Buddhism
In Buddhism, according to Bhante Gunaratana[3] this number is reached by multiplying the senses smell, touch, taste, hearing, sight, and consciousness by whether they are painful, pleasant or neutral, and then again by whether these are internally generated or externally occurring, and yet again by past, present and future, finally we get 108 feelings. 6 × 3 × 2 × 3 = 108.

Tibetan Buddhist malas or rosaries (Tib. ཕྲེང་བ Wyl. phreng ba, "Trengwa") are usually 108 beads;[4] sometimes 111 including the guru bead(s), reflecting the words of the Buddha called in Tibetan the Kangyur (Wylie: Bka'-'gyur) in 108 volumes. Zen priests wear juzu (a ring of prayer beads) around their wrists, which consists of 108 beads.[5]


Japa mala, or japa beads, made from tulasi wood, consisting of 108 beads plus the head bead.
The Lankavatara Sutra has a section where the Bodhisattva Mahamati asks Buddha 108 questions[6] and another section where Buddha lists 108 statements of negation in the form of "A statement concerning X is not a statement concerning X."[7] In a footnote, D.T. Suzuki explains that the Sanskrit word translated as "statement" is pada which can also mean "foot-step" or "a position." This confusion over the word "pada" explains why some have mistakenly held that the reference to 108 statements in the Lankavatara refer to the 108 steps that many temples have.[8]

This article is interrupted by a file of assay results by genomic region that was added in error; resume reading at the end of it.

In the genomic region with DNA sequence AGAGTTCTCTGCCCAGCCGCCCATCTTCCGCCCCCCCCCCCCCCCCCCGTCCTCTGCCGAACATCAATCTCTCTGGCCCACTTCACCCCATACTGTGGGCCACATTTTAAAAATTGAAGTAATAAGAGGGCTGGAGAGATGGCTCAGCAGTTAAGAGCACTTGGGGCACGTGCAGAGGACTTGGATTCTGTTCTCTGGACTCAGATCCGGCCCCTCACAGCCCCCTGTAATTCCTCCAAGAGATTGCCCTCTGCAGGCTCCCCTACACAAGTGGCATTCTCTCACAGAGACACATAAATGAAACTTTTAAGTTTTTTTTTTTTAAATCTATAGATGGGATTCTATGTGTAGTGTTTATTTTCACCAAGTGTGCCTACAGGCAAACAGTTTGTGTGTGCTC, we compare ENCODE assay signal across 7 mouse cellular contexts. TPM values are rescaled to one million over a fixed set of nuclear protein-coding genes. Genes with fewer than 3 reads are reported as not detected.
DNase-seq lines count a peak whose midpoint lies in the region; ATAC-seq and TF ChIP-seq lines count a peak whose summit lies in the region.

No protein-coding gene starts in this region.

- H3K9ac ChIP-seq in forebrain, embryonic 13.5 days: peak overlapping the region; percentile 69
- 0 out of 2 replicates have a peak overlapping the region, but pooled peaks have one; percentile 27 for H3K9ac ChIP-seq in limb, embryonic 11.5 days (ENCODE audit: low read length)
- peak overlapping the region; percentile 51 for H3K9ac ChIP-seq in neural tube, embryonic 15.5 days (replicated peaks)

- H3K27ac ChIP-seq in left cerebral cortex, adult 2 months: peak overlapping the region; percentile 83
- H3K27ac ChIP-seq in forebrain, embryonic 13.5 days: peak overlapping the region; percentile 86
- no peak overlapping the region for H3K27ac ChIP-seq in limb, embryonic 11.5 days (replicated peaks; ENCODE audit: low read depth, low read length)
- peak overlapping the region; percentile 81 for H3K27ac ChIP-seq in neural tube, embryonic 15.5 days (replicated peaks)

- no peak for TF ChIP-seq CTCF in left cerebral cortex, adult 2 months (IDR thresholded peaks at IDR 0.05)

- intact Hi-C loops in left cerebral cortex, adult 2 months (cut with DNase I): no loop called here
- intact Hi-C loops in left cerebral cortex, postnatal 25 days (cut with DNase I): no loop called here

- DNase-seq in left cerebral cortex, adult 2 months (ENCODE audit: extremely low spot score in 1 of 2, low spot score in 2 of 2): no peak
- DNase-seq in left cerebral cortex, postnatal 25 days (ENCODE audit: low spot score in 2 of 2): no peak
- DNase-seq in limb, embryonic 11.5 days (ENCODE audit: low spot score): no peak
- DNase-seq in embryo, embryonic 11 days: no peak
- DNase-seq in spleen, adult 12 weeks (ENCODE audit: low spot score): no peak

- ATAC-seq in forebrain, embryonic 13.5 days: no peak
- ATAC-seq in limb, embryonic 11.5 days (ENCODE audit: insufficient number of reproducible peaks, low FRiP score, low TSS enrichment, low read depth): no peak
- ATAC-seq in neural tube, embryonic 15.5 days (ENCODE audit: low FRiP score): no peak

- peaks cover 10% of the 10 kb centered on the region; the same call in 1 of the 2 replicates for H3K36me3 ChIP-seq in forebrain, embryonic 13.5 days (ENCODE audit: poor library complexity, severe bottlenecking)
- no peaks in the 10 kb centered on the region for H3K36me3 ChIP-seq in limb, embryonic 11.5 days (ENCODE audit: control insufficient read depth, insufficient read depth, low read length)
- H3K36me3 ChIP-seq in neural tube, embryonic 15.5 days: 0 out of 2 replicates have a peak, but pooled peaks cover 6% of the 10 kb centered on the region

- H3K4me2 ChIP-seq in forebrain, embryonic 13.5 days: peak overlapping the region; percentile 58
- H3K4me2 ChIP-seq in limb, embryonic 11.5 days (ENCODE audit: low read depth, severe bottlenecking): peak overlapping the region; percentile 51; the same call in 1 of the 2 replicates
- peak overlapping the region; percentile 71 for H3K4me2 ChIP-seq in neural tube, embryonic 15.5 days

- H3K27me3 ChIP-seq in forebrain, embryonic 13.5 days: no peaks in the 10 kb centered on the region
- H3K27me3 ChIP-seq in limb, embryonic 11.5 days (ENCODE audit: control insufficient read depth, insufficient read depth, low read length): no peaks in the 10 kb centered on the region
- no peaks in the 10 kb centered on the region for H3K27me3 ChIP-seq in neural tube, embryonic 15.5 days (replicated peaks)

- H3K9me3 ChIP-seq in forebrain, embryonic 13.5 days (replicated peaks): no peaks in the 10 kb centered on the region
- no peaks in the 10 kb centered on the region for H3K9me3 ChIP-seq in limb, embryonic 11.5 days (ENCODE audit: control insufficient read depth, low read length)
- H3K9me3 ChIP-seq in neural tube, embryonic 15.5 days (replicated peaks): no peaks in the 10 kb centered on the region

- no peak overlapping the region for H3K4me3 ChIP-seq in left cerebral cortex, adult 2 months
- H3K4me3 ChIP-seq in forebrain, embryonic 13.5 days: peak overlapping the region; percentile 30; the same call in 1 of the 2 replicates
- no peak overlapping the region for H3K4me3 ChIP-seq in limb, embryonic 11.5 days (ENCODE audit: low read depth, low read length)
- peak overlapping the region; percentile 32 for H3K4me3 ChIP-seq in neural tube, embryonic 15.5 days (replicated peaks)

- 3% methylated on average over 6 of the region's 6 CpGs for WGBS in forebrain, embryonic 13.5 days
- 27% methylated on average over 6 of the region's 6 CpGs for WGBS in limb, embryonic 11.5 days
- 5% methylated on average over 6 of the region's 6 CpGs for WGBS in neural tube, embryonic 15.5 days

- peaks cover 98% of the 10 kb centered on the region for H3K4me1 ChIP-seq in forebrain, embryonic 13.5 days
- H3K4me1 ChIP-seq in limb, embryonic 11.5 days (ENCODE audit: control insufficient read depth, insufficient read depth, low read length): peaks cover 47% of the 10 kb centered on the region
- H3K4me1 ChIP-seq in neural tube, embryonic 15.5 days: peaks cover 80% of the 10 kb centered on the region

In Japan, at the end of the year, a bell is chimed 108 times in Buddhist temples to finish the old year and welcome the new one. Each ring represents one of 108 earthly temptations (Bonnō) a person must overcome to achieve nirvana.

Martial arts
Many East Asian martial arts trace their roots back to Buddhism, specifically, to the Buddhist Shaolin Temple. Because of their ties to Buddhism, 108 has become an important symbolic number in a number of martial arts styles.

According to Marma Adi and Ayurveda, there are 108 pressure points in the body, where consciousness and flesh intersect to give life to the living being.[10]
The Chinese school of martial arts agrees with the South Indian school of martial arts on the principle of 108 pressure points.[11][12]
108 number figures prominently in the symbolism associated with karate, particularly the Gōjū-ryū discipline. The ultimate Gōjū-ryū kata, Suparinpei, literally translates to 108. Suparinpei is the Chinese pronunciation of the number 108, while gojūshi of Gojūshiho is the Japanese pronunciation of the number 54. The other Gōjū-ryū kata, Sanseru (meaning "36") and Seipai ("18") are factors of the number 108.[5]